AMASSING ZSECOINS

Prestige Coin Terms and Definitions

 

Here at Prestige Coin, we promote downloadable multi-platform computer software for managing, storing, transacting, sending and receiving a scrypt-based virtual crypto-currency.

Digital Ledger

Decentralized autonomous organization typi?ed as the ability of blockchain technology.

Decentralized Autonomous Organization

Typi?ed as the ability of blockchain technology to provide a secure digital ledger that tracks ?nancial interactions across the internet, against Blockchain (database). In the context of Crypto-currency, the blockchain is a digital ledger that records every crypto-coin transaction that has ever occurred.

A blockchain Distributed Ledger

A distributed ledger (also called shared ledger) is a consensus of replicated, shared, and synchronized digital data geographically spread across multiple Crypto-currency (redirect from Ledger (journal) currency by printing units of ?at money or demanding additions to digital banking ledgers. However, companies or governments cannot produce units of crypto-currency.

Digital Mining

To form a distributed timestamp server as a peer-to-peer network, crypto-currency uses a proof-of-work system. The work in this system is what is often referred to as crypto-currency mining.

The mining process involves identifying a value that when hashed twice with SHA-256, begins with a number of zero bits. While the average work required increases exponentially with the number of leading zero bits required, a hash can always be verified by executing a single round of double SHA-256.

For the crypto-currency timestamp network, a valid "proof-of-work" is found by incrementing a digital until as a value which is confirmed that gives the block's hash the required number of leading zero bits. Once the hashing has produced a valid result, the block cannot be changed without redoing the work. As later blocks are chained after it, the work to change the block would include redoing the work for each subsequent block.

Digital Mining Based on Cryptography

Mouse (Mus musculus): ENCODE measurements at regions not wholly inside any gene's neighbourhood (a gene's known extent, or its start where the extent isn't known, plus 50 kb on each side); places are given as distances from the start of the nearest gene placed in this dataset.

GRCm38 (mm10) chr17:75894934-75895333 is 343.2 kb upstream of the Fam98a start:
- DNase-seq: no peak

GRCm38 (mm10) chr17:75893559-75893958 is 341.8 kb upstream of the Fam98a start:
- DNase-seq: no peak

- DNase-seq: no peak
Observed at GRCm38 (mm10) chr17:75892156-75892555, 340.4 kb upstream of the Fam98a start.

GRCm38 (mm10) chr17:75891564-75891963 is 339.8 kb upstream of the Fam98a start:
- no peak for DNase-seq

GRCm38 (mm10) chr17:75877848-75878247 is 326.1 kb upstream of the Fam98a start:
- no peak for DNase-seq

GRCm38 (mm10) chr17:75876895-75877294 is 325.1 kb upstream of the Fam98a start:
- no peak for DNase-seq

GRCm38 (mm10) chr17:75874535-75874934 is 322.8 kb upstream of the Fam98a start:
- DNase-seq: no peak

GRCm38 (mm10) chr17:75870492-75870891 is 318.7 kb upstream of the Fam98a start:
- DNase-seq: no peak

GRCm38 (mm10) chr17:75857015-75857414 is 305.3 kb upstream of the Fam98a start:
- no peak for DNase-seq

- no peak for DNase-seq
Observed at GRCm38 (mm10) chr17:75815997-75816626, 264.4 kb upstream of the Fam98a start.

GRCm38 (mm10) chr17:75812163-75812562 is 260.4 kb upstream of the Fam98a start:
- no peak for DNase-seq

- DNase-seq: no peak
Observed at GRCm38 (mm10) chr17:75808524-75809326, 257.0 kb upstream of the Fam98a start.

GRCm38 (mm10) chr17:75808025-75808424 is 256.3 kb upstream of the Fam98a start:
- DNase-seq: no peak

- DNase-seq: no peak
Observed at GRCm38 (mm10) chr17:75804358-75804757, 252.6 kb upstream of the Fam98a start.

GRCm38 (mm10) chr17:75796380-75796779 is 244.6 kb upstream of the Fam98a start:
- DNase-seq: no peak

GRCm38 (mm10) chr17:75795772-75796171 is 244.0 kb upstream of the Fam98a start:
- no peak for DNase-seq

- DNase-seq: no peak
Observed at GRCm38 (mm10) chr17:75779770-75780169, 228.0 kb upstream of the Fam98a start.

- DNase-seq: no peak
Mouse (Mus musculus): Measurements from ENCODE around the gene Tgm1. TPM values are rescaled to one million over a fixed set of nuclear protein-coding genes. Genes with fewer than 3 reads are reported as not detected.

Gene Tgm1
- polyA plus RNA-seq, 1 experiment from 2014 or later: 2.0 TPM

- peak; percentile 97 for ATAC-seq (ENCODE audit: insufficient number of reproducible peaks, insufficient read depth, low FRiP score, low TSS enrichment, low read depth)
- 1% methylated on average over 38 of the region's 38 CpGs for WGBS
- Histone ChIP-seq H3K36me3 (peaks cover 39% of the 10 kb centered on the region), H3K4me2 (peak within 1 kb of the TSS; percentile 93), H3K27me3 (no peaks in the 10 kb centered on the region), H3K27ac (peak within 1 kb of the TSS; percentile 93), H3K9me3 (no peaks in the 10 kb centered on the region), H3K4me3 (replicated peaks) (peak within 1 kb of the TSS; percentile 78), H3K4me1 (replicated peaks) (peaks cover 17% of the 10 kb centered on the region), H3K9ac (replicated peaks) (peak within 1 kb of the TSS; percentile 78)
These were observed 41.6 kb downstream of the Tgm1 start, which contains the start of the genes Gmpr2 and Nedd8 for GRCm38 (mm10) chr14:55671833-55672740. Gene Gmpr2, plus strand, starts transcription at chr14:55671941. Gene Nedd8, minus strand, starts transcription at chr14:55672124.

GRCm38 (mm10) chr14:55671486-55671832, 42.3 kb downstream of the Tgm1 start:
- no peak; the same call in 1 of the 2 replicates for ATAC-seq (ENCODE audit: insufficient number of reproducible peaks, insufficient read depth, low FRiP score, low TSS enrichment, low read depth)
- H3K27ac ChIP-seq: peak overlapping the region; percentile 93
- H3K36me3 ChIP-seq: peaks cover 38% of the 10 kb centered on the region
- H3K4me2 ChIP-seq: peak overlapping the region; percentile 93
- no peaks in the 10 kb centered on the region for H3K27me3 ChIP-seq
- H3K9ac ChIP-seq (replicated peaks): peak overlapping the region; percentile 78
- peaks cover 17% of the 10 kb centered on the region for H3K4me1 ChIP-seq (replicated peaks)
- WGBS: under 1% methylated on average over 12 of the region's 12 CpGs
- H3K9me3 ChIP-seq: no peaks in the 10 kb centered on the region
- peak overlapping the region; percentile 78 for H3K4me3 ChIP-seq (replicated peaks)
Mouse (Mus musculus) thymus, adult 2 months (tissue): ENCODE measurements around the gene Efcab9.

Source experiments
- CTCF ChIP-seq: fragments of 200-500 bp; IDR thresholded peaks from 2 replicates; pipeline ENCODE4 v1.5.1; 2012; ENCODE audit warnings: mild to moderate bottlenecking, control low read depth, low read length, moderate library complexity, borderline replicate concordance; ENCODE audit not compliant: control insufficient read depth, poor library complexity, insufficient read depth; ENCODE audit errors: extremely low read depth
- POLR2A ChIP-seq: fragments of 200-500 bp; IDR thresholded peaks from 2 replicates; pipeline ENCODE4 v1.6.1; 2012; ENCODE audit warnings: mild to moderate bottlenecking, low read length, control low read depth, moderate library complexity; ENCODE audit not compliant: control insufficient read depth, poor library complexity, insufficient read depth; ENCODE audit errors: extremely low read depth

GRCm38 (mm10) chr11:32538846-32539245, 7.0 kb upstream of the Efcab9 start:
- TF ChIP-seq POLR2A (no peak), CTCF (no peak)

The digital currency network is a peer-to-peer payment network that operates on a crypto-graphic protocol. Users send crypto-currency, the units of currency, by broadcasting digitally signed messages to the network using bitcoin wallet software. Transactions are recorded into a distributed, replicated public database known as the blockchain, with consensus achieved by a proof-of-work system called "mining". The protocol was designed in 2008 and released in 2009 as open source software by "Satoshi Nakamoto", the name or pseudonym of the original developer/developer group.

The network requires the minimal structure to share transactions. Messages are broadcast on a best effort basis, and nodes can leave and rejoin the network at will. Upon reconnection, a node downloads and verifies new blocks from other nodes to complete its local copy of the blockchain.

Account is Based on Cryptography

User accounts are established with Crypto-currency units which is defined as a sequence of digitally signed transactions that began with the crypto-currency's creation as a block reward. The owner of a crypto-currency unit transfers it by digitally signing it over to the next owner using a crypto-currency, transaction, much like endorsing a traditional bank check. A payee can examine each previous transaction to verify the chain of ownership. Unlike traditional check endorsements,crypto-currency, transactions are irreversible, which eliminates the risk of chargebacks or a bounced check.

Smart Contracts conform to Digital Ledger

Smart contracts are computer protocols that facilitate, verify, or enforce the negotiation or performance of a contract, or that make a contractual clause unnecessary. Smart contracts usually also have a user interface and often emulate the logic of contractual clauses. Proponents of smart contracts claim that many kinds of contractual clauses may thus be made partially or fully self-executing, self-enforcing, or both. Smart contracts aim to provide security superior to traditional contract law and to reduce other transaction costs associated with contracting.